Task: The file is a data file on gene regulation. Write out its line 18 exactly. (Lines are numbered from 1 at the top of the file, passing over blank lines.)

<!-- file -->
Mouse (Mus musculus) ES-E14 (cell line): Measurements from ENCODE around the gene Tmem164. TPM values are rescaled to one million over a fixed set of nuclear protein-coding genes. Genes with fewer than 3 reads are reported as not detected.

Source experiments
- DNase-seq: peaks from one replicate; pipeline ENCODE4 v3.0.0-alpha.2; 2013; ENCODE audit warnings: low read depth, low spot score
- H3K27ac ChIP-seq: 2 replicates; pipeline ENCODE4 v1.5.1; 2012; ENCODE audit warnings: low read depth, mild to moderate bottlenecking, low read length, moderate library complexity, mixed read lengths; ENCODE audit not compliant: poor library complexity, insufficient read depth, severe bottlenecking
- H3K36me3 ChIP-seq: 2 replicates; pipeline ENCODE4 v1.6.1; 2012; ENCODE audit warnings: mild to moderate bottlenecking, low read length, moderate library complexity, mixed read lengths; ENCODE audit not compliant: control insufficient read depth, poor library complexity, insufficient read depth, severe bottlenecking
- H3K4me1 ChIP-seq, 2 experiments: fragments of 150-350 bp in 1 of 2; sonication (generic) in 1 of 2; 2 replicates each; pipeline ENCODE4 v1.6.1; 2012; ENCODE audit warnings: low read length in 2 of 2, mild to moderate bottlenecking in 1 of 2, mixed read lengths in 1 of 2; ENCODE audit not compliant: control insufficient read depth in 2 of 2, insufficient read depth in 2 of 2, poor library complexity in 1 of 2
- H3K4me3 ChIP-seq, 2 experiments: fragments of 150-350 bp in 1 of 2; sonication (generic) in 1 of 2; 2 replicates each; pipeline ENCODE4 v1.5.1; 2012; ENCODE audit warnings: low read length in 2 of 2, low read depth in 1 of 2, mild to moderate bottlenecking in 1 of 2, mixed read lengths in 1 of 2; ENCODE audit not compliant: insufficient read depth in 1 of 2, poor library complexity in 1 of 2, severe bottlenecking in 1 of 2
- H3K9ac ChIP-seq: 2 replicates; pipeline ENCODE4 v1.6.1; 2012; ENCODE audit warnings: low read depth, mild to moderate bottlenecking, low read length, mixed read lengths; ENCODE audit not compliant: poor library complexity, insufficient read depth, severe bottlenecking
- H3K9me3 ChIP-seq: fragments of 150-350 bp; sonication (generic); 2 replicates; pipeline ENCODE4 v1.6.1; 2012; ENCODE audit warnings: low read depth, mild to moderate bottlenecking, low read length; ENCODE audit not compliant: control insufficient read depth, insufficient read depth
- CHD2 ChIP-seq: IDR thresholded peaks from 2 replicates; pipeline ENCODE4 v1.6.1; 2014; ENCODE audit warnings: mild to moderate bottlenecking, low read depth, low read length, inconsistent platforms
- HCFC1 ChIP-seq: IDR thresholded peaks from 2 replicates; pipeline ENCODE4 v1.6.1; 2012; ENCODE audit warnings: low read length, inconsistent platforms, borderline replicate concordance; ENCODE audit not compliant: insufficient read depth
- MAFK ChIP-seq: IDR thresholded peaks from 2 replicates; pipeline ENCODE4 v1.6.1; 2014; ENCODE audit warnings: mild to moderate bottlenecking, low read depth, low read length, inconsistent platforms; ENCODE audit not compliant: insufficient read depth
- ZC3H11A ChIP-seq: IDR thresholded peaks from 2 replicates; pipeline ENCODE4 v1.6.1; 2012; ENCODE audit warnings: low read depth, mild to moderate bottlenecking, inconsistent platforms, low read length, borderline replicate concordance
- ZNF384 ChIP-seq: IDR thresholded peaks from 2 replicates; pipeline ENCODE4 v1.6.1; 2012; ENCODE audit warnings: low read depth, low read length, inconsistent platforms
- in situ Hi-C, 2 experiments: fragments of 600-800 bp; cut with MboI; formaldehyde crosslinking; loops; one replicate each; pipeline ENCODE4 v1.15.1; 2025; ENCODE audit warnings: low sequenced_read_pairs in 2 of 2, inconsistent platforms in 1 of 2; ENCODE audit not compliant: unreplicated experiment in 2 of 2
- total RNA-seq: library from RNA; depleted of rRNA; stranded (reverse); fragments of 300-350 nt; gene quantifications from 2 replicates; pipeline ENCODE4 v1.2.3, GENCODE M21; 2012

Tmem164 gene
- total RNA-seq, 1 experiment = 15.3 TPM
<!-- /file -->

- total RNA-seq, 1 experiment = 15.3 TPM